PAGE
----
During the simpler days of 5th grade, Star Trek: The Next Generation was the best thing on TV, and it burrowed deep into my brain. That turned into my very first collection, Playmates’ Star Trek action figures, and it also translated into reading every Trek book I could find. And that became a love for Harlan Ellison (the notoriously mistreated author of “City at the Edge of Forever”), and Michael Moorcock, and all manner of science fiction. Stacks of vintage sci-fi paperbacks now overwhelm my book shelves, and many weekends are spent exploring library book sales for more. And that love naturally extended to sci-fi book covers. This love was clearly shared by the creator of Sperry Mini Mags trading cards.

Sperry Marketing and Manufacturing, formerly of Fairburn, Georgia, had many different irons in the fire in the late 80s and early 90s. They filed a trademark for the EZ Wax Wiper (a car polish removing cloth) in 1988, and the Kwik-over (a type of table cover) in 1990. They filed at least three more trademarks under that business name, stretching into 2003, including one for a product to store jigsaw puzzles you weren’t done working on yet, but you needed the dinner table for, you know, dinner.

Sperry’s later patents show them moving from Georgia to Venice, Florida, where you can still find them today on a quiet-looking little stretch of businesses called Corporation Way, sandwiched between a carpet shop and an upholstery store. They still sell decorative vinyl table coverings, and maintain an AOL email address, but once, they made a set of great trading cards. But the set is an outlier to everything else they manufactured…. so, why?

Sperry Mini Mags promised to be an ongoing series of trading cards that would feature the covers of many different genres of magazines : sports, news, movies, and sci-fi among them. Each pack of 7 cards, contrary to the usual “blind” approach of most trading cards, was packaged in a clear wrapper, making it easier to find cards you didn’t yet have. On the front of each is an excellent reproduction of a vintage pulp cover, and on the back of each is a blurb from the matching sci-fi story, or some incredible black and white art from the era. Each card is an excellent choice; whoever assembled this set of cards had an eye for art and a genuine interest in science fiction.

But this set of 100 cards (plus one error card) was the only set that happened. The box, a bold yellow with a drawing of an alien reading a magazine on it, is the work of someone who cared. So, trying to find out exactly what happened, I contacted the company.

Steve Perry is 70 years old, as of 2019, and the very simple story behind the origins of Mini Mags is that he was impressed by the book covers at an Atlanta book store. And because they had lapsed out of copyright, they were a rich vein of excellent art just ready to tap into and share. In 1992, bear in mind, it wasn’t quite as easy to share images as it is today. Anyone who’s struggled through the stuttering of a 56k modem knows that even finding a single, high-resolution image could cripple the better part of an afternoon.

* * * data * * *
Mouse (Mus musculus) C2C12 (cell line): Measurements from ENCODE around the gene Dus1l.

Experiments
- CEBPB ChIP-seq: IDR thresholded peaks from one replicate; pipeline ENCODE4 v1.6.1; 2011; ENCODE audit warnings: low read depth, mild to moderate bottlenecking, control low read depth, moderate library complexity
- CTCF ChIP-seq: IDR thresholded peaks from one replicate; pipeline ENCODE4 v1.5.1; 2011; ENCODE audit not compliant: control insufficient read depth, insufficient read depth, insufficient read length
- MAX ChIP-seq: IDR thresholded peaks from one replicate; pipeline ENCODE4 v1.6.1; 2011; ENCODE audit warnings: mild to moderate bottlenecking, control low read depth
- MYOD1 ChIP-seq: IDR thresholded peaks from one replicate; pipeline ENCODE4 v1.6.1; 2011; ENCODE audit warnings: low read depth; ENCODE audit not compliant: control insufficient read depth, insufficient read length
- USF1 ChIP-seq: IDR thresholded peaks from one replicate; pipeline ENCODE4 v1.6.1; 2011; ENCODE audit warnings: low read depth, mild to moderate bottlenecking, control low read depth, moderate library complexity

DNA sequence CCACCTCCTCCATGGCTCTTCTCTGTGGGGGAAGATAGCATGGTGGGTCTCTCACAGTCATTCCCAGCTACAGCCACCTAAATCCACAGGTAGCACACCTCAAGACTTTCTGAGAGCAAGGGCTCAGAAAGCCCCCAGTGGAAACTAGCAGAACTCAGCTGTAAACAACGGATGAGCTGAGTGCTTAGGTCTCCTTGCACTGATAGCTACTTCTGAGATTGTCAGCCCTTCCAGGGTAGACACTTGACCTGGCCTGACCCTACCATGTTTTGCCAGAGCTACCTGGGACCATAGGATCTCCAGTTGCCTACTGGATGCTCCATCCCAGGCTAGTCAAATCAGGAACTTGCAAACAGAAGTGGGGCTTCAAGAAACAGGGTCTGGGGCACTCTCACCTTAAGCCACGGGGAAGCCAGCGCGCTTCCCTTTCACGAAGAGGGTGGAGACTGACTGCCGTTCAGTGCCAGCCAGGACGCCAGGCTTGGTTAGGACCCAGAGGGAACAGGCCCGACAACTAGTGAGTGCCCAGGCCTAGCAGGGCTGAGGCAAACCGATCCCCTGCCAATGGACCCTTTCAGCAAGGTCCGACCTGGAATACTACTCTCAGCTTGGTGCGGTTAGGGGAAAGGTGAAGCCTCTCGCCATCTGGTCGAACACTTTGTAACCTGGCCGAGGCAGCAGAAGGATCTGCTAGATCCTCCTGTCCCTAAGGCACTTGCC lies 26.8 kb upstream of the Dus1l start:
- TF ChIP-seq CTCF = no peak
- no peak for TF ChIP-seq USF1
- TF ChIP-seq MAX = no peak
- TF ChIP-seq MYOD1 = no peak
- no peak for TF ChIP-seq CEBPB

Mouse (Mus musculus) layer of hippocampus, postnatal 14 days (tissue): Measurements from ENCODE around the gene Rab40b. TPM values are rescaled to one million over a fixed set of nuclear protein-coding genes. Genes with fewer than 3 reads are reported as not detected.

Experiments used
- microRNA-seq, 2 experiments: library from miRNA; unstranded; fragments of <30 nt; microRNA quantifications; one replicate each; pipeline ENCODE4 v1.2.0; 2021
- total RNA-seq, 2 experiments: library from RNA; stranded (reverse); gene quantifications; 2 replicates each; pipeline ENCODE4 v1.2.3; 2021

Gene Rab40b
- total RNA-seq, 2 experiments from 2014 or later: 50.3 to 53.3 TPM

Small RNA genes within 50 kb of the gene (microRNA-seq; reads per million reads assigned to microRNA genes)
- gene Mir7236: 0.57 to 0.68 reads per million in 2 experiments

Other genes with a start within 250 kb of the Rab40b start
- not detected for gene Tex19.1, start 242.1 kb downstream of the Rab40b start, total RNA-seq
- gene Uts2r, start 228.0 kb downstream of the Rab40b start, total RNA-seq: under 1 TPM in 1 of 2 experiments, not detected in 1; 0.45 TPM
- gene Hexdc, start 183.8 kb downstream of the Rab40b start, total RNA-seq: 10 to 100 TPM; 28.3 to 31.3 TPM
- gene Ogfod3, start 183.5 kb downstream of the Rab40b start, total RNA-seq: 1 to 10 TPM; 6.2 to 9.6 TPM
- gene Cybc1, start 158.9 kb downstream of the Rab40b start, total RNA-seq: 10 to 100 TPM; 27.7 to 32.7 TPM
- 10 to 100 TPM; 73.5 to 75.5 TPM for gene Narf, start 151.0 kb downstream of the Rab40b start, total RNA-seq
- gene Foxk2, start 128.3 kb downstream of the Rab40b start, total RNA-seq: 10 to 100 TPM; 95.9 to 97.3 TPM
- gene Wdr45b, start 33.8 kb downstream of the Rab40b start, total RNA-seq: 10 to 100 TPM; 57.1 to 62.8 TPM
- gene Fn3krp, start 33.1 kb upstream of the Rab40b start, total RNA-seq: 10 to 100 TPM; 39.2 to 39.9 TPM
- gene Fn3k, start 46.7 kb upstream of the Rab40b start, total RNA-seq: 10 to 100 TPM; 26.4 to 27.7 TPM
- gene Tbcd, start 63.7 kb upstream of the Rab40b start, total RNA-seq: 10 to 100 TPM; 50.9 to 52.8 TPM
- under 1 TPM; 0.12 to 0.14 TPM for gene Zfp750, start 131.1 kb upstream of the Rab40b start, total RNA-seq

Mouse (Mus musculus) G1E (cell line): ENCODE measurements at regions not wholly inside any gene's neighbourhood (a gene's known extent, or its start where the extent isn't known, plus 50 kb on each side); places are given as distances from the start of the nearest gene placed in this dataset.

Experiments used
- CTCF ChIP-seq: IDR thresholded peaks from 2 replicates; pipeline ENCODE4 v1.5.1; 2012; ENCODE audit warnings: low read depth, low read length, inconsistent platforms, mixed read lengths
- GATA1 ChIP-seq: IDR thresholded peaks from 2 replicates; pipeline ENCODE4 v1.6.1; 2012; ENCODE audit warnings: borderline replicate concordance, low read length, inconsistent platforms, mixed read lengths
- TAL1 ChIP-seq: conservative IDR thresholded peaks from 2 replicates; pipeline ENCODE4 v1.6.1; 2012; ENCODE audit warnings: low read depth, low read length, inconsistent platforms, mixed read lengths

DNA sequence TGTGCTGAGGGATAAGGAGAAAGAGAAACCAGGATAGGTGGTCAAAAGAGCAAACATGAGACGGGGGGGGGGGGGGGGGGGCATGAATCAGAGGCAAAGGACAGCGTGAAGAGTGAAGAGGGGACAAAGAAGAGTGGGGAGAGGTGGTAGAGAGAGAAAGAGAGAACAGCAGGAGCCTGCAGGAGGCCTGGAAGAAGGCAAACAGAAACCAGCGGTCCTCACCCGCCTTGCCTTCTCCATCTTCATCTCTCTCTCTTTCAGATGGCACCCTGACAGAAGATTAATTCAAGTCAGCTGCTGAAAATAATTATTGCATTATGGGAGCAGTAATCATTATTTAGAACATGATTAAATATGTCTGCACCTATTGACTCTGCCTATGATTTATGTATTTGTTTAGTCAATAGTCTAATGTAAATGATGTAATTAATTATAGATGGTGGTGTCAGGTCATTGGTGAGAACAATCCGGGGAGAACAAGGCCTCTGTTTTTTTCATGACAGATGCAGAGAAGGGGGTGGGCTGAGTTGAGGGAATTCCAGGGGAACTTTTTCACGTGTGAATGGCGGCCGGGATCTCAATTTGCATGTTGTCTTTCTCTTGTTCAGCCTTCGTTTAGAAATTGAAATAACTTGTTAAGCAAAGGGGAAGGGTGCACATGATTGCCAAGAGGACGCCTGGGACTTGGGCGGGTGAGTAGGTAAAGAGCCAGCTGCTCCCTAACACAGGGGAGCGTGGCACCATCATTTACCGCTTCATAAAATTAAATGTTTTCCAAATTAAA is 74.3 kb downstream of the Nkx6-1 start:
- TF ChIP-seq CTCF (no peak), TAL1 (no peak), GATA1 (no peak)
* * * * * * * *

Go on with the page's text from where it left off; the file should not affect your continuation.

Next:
10,000 sets of these cards were produced; 4000 were sold as complete, collated sets, and the rest were sold in packs of 7 cards each. (Mr. Perry still has about 1000 sets in his possession.) Unfortunately, the trading card boom of the early ’90s essentially crushed dozens of smaller trading card sets; it became much harder to be heard through the noise of Benchwarmer and the third or fourth series of Marvel Universe. A second set of Classic Pulps was photographed and ready to go, but because the first set didn’t get as much traction as it could have, it was cancelled, as were sets that would have covered early Popular Mechanics and National Enquirer covers. ‘Classic Pulps’ even beat Starlog at their own game; they released a set of trading cards featuring their own covers a year later, and these are way cooler.

Today, over 25 years later, trading card printing has never been simpler, and ‘Classic Pulps II’ lingers in the background, an unfinished project that’s all but ready to go. But where do these belong in your collection?

Each card is a gateway into a bigger world, simply because Sperry included so much information on each one. Great efforts have been made to credit every artist and every author on these, which seems unusual today, in an era where media is shared online without anyone actually knowing where anything actually came from. Small apertures into greater bodies of work that may have been forgotten over time, like the name of a creator on the back of a trading card, are important. A name like Virgil Finlay isn’t heard too often anymore; he died in 1971 and they stopped collecting his work in books in 1994, but his work is masterful. The same can be said for the other authors and artists in this set, and it’s all details that could otherwise be a bit tricky to find. Things that spur interest and inquisitiveness are the most important things in the world, and there’s a whole lost world of classic sci-fi and pulp writing that doesn’t get a whole lot of attention today. In 1992, these were trying to keep those things alive, in a collectible, convenient, and informative way. Good job, Sperry.

C. David is a writer and artist living in the Hudson Valley, NY. He loves pinball, Wazmo Nariz, Rem Lezar, MODOK, pogs, Ultra Monsters, 80s horror, and is secretly very enthusiastic about everything else not listed here.